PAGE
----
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A treatise on the current and future state of video games.
In his debut, Prospect magazine arts and books editor Chatfield explores topics ranging from the culturally pervasive influence of video games throughout the world to the ways in which games offer unprecedented opportunities for modeling social and economic behavior. That video games have become big business—surpassing even movies in terms of total revenue—is no surprise. What is surprising is the level of depth and complexity offered by games like the massively popular World of Warcraft, in which its more than 12 million subscribers create "avatars" of themselves and explore a medieval fantasy world in a quest to improve their characters' abilities while simultaneously building real-life social networks (and facilitating many of the aforementioned behavioral studies). Chatfield spends considerable time effectively debunking commonly held conceptions that violent video games beget violence and that immersive games create addiction problems, but he introduces new issues to consider, including the complicated question of legal ownership in a virtual environment and the growing trend of buying and selling virtual goods—an industry estimated to be worth billions of dollars annually and currently unregulated (and untaxed) by any governing body. The author, an unapologetic gaming advocate, strives to inject the narrative with nuance, but it's clear that his eye is on the medium's future potential and gaming's inevitable continued growth. His insights and conclusions are sensible, though the book succeeds far better when Chatfield chronicles the effectiveness of games as educational tools or the myriad technological breakthroughs spurred by the gaming industry than when he veers off on philosophical tangents about the importance of gaming to society.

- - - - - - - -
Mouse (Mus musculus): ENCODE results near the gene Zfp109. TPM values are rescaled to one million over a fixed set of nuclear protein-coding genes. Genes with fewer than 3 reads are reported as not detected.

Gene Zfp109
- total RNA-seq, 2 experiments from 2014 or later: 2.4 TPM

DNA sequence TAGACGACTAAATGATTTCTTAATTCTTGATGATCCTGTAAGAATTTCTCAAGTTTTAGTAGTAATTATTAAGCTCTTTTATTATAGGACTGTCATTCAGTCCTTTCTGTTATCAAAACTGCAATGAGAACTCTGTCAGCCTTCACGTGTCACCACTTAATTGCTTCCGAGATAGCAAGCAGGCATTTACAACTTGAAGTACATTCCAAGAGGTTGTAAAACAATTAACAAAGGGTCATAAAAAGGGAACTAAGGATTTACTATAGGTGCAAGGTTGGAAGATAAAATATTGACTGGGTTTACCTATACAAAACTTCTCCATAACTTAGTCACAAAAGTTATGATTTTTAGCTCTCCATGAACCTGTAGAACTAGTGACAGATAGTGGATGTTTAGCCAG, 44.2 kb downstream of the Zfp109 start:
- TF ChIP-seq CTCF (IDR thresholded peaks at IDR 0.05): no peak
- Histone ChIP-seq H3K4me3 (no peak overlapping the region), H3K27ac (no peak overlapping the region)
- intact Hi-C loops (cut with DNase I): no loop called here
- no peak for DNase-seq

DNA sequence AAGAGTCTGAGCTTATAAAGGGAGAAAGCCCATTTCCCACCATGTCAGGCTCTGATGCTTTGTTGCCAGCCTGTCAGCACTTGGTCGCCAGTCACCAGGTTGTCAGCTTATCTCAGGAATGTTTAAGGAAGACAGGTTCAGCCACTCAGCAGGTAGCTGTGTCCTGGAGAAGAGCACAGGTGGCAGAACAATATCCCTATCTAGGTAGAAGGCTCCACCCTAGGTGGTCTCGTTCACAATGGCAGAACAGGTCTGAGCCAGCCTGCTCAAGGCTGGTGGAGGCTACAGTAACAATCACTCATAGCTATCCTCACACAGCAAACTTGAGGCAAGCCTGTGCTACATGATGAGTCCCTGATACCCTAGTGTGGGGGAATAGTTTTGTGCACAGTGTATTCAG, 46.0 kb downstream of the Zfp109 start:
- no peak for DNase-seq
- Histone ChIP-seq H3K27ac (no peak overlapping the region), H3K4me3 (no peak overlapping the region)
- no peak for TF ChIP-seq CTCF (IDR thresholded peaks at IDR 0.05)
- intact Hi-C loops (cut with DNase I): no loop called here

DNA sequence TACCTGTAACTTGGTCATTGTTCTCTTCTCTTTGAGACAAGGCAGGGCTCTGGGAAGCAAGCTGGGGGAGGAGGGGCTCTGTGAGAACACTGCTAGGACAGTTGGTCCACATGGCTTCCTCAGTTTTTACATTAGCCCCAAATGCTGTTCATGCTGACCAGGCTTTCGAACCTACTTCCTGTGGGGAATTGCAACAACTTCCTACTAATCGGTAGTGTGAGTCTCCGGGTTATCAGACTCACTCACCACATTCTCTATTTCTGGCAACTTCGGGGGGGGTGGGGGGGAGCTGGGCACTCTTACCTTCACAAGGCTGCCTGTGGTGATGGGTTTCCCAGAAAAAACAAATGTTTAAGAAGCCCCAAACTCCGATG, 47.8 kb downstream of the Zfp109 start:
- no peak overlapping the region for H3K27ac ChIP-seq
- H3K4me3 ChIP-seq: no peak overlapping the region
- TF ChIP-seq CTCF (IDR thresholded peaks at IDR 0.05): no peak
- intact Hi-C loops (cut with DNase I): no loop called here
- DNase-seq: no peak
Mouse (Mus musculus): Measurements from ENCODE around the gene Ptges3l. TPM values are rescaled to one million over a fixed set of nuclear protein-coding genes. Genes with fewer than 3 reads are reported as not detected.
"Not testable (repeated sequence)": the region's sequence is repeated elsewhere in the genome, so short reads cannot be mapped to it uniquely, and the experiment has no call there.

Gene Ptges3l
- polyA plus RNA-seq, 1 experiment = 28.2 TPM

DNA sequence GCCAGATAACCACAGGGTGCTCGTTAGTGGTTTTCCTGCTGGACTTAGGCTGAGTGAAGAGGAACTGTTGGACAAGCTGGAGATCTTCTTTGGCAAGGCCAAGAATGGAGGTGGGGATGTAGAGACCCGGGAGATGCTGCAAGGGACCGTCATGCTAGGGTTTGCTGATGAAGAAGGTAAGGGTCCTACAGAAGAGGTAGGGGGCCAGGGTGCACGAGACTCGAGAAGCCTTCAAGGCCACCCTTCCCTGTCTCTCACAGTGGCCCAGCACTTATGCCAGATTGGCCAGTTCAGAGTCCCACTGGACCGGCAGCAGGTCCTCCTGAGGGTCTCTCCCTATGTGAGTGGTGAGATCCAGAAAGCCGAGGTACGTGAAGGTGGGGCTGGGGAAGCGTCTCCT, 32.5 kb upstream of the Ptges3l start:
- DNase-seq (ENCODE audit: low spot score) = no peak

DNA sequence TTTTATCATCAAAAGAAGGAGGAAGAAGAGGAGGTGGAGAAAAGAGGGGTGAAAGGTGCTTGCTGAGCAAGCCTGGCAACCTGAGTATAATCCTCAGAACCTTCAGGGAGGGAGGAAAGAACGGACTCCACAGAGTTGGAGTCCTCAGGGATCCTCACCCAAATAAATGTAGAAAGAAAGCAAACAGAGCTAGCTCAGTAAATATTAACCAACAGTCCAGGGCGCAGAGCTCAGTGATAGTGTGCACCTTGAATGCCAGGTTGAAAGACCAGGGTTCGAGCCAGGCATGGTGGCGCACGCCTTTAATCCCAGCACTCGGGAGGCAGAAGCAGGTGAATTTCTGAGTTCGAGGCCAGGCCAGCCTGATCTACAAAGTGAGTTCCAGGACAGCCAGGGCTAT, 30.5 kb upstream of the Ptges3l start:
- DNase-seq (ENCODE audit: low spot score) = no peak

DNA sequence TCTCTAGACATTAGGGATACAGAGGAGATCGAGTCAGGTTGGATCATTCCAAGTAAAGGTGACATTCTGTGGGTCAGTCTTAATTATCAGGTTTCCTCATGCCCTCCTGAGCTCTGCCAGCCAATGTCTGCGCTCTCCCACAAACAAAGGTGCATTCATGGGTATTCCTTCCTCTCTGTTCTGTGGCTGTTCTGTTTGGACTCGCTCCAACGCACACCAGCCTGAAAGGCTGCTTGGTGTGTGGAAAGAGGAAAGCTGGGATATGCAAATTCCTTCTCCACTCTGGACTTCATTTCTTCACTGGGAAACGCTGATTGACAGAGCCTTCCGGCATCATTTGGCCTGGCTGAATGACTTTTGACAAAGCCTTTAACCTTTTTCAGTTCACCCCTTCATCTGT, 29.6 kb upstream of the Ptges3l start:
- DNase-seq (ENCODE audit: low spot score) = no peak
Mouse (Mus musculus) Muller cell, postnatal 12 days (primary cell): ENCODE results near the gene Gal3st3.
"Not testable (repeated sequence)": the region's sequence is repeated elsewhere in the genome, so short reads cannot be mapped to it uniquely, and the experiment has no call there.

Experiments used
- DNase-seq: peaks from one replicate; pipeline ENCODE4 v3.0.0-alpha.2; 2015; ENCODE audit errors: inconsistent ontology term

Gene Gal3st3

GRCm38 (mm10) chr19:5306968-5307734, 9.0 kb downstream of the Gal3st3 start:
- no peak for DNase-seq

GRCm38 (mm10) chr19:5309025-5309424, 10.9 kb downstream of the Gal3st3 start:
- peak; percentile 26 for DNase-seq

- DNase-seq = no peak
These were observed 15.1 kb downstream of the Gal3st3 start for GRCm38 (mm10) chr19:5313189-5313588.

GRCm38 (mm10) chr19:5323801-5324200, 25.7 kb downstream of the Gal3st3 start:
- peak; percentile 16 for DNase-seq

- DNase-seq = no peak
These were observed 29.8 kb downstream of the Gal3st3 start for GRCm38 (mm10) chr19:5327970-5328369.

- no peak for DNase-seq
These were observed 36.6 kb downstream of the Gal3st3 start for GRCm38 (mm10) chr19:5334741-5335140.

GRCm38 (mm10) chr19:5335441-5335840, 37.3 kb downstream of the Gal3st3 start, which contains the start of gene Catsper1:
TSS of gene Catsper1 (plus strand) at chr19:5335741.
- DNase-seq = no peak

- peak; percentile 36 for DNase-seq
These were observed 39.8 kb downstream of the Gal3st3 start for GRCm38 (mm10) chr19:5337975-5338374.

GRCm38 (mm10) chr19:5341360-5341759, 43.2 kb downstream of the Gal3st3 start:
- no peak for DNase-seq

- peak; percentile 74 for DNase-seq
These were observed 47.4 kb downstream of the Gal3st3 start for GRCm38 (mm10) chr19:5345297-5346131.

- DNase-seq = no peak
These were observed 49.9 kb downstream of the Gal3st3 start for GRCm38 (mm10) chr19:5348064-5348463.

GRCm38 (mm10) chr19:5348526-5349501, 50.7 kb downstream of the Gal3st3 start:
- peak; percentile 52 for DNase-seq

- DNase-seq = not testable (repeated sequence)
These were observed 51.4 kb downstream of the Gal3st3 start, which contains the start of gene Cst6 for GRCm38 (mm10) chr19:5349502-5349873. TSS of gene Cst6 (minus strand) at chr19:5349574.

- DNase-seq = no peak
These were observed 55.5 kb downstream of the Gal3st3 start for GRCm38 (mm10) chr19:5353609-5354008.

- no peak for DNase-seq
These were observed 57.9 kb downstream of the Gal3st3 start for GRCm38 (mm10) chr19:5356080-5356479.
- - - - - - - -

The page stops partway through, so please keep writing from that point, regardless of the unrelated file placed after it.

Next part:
Less fun than mashing buttons, but a worthy opening salvo in what is likely to be a burgeoning field of academia.